Mac Equivalents of PC Programs

I get asked a lot by people “where is this thing I used to have” when people have switched from a Windows computer to an Apple. This article is just a quick write up to show people the equivalent or similar software between the two systems.

  1. Task Manager: In windows this is the program you go to when you need to end a task when its no longer responding. In windows you can access it by pressing ctrl + alt + delete on your keyboard or right clicking on the task bar and clicking on “Task Manager”. On a Mac you’ve got basically the same tool its just called something different – “Activity Monitor” you can access it by going to Finder > Applications > Utilities >Activity Monitor. If you just need to force close an app and don’t need the other features of activity monitor you can simply press Command + Option + Escape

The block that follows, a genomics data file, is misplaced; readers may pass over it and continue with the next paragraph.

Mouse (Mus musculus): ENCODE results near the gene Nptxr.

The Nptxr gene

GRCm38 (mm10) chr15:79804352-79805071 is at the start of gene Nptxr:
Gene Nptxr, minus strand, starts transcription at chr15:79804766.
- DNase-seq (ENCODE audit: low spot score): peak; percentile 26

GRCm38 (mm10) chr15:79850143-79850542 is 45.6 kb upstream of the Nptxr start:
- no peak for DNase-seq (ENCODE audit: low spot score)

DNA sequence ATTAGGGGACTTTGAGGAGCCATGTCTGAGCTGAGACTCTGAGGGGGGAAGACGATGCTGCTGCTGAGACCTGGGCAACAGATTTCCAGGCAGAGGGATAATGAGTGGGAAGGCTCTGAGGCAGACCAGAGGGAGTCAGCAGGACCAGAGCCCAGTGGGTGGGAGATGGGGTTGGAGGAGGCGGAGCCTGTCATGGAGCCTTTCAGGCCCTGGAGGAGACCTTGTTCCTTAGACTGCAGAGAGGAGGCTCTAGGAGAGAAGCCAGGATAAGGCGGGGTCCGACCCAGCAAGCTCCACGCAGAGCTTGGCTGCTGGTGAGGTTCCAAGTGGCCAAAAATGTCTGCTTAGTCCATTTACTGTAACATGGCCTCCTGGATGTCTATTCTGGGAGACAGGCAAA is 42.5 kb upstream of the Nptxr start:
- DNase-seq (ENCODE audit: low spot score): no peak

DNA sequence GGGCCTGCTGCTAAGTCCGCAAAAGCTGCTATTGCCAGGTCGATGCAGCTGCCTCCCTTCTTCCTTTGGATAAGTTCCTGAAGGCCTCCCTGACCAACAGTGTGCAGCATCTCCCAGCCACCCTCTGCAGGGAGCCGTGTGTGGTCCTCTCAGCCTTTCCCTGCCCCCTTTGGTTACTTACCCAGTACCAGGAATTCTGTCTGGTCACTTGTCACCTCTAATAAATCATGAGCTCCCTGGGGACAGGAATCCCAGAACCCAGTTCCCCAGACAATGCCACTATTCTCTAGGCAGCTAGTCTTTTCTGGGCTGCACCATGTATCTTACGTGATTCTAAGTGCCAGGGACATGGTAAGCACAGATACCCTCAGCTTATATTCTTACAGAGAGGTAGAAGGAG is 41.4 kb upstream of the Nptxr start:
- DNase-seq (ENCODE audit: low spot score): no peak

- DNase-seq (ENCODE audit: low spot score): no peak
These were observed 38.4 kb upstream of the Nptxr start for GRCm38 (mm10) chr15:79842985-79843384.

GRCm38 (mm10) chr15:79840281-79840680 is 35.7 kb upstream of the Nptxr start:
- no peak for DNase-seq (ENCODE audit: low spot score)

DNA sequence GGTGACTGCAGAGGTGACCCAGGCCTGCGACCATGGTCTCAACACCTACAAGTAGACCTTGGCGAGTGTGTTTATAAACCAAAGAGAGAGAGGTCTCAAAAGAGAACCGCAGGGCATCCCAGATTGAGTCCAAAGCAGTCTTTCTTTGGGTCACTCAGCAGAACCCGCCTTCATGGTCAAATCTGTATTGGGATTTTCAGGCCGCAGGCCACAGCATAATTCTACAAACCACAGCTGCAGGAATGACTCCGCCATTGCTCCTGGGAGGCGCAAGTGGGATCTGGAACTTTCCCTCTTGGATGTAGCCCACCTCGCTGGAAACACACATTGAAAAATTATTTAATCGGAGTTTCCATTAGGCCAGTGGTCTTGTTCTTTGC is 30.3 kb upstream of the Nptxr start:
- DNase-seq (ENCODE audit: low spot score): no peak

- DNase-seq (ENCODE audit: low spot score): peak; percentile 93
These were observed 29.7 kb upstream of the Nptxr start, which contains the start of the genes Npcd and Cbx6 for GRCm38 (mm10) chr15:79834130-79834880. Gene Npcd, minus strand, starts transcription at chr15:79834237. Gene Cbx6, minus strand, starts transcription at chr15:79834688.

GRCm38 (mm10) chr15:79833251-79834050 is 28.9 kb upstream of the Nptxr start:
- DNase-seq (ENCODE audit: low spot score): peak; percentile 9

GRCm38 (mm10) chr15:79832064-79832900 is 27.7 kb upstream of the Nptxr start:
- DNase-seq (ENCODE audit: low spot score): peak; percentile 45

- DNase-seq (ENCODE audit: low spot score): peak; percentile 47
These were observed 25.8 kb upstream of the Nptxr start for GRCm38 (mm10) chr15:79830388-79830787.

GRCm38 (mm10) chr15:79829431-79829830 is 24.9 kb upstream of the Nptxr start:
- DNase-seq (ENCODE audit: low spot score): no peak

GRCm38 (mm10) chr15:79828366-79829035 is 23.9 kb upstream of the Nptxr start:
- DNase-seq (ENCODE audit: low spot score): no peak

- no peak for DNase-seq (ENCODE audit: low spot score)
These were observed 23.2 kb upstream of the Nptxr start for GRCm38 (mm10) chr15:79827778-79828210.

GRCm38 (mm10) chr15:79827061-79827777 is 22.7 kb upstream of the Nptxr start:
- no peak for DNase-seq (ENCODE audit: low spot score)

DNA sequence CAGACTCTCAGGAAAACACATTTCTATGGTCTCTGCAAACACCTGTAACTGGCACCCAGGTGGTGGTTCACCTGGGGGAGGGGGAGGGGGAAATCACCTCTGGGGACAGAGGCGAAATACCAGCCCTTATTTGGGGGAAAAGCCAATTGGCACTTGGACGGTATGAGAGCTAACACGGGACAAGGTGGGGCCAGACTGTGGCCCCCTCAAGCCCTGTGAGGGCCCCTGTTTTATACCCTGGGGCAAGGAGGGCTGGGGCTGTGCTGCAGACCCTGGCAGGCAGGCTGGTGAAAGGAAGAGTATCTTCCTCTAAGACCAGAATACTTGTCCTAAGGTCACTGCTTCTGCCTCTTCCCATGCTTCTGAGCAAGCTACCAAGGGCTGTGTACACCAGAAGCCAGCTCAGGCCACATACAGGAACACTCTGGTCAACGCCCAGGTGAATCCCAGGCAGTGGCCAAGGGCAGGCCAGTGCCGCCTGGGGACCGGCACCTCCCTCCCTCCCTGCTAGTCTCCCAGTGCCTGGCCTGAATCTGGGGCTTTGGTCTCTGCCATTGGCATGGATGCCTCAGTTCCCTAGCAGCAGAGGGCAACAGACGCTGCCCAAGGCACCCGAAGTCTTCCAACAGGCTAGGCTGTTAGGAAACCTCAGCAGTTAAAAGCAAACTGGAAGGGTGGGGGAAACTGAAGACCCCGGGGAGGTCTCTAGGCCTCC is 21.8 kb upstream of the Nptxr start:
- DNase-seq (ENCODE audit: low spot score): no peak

2. The “Start Menu” & Search: From Windows Vista onwards we’ve had search available in the start menu. On a Mac we have a magnifying glass in the top right of the screen known as “Spotlight” to use it, simply click on the magnifying glass then type in whatever you are searching for. As for the start menu, on a Mac you don’t really have a menu you’ve got the dock – the colourful pictures along the bottom of your screen. If you still can’t find a certain app you think you have you’ll need to go into Mac’s equivalent of Windows Explorer. More on that next